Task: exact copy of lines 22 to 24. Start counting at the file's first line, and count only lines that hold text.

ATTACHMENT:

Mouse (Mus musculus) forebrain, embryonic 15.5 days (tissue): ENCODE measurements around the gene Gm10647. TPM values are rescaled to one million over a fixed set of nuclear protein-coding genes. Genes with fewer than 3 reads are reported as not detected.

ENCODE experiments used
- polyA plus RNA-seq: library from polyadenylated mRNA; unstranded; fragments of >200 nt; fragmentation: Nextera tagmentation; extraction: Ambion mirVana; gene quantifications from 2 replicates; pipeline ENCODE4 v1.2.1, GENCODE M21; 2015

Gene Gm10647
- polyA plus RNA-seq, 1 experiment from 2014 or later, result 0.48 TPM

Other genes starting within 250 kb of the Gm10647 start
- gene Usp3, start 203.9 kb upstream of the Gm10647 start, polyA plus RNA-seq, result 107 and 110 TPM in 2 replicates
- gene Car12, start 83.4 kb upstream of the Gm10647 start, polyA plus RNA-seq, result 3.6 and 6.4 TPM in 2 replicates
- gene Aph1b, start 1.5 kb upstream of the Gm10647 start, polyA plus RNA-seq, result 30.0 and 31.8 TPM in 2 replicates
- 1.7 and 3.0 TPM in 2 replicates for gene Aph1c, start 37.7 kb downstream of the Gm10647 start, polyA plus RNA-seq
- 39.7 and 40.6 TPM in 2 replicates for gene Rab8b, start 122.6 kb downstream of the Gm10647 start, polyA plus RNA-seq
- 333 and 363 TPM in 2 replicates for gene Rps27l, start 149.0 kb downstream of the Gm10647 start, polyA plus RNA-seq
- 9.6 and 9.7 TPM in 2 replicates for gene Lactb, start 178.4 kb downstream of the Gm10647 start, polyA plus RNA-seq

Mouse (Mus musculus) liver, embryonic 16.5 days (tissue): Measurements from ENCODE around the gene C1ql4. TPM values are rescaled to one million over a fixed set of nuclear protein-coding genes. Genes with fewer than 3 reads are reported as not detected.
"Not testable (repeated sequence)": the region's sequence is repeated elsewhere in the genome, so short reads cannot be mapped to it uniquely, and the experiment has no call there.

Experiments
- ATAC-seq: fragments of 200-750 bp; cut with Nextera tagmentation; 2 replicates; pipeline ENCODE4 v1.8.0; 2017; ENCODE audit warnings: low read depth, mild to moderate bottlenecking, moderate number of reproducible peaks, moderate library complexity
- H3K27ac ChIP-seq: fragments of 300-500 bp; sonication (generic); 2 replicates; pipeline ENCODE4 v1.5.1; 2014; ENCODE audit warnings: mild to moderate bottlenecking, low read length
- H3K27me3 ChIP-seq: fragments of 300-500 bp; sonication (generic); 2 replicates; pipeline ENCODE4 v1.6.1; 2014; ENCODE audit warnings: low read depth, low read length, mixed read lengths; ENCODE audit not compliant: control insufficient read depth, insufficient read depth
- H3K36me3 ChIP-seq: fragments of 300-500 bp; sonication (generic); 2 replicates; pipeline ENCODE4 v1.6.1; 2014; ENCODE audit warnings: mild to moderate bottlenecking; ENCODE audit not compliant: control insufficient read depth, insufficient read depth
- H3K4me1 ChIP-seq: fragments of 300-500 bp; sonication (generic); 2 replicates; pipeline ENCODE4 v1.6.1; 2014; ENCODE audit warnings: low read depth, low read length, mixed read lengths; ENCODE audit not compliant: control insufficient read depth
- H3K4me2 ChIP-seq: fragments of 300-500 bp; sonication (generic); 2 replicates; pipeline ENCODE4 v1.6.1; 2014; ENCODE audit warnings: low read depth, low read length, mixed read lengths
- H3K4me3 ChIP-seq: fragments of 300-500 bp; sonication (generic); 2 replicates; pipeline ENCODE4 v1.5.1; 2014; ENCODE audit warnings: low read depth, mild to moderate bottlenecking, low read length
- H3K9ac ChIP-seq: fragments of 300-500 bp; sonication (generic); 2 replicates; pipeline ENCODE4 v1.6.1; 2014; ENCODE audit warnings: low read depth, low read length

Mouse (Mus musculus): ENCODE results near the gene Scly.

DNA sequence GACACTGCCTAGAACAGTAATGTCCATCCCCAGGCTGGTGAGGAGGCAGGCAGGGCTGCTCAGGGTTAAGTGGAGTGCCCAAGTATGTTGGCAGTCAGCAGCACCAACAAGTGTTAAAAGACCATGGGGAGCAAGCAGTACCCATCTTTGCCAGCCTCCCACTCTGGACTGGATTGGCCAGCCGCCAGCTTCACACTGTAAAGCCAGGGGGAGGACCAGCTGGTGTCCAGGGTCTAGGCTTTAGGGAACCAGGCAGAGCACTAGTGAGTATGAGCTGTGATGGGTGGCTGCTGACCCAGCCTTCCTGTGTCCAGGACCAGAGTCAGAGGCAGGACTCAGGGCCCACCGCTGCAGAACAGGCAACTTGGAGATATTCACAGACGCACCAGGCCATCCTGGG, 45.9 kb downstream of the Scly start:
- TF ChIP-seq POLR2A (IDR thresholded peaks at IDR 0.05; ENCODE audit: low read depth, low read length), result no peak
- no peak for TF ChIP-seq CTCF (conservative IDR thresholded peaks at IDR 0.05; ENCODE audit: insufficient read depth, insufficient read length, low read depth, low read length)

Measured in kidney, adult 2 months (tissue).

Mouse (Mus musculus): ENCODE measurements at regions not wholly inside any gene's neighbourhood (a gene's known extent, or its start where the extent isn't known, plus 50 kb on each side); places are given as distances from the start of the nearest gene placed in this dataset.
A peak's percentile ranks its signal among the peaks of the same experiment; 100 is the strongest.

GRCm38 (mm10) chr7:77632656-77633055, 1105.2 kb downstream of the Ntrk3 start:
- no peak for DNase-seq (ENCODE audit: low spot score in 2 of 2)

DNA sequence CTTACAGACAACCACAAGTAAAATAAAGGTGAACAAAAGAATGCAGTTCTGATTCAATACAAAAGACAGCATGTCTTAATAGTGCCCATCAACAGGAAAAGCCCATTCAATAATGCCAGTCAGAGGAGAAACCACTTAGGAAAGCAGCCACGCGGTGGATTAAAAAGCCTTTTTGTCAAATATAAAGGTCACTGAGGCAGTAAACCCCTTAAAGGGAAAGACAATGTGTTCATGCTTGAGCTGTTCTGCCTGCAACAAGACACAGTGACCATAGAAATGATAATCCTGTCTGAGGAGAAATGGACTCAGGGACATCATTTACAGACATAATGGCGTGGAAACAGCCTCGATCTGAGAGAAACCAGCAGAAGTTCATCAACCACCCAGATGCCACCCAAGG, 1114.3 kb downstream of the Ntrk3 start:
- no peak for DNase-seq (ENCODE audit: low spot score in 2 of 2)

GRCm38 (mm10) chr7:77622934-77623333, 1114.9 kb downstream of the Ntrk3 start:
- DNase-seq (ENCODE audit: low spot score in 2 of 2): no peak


- H3K4me2 ChIP-seq: fragments of 300-500 bp; sonication (generic); 2 replicates; pipeline ENCODE4 v1.6.1; 2014; ENCODE audit warnings: low read depth, low read length, mixed read lengths
- H3K4me3 ChIP-seq: fragments of 300-500 bp; sonication (generic); 2 replicates; pipeline ENCODE4 v1.5.1; 2014; ENCODE audit warnings: low read depth, mild to moderate bottlenecking, low read length
- H3K9ac ChIP-seq: fragments of 300-500 bp; sonication (generic); 2 replicates; pipeline ENCODE4 v1.6.1; 2014; ENCODE audit warnings: low read depth, low read length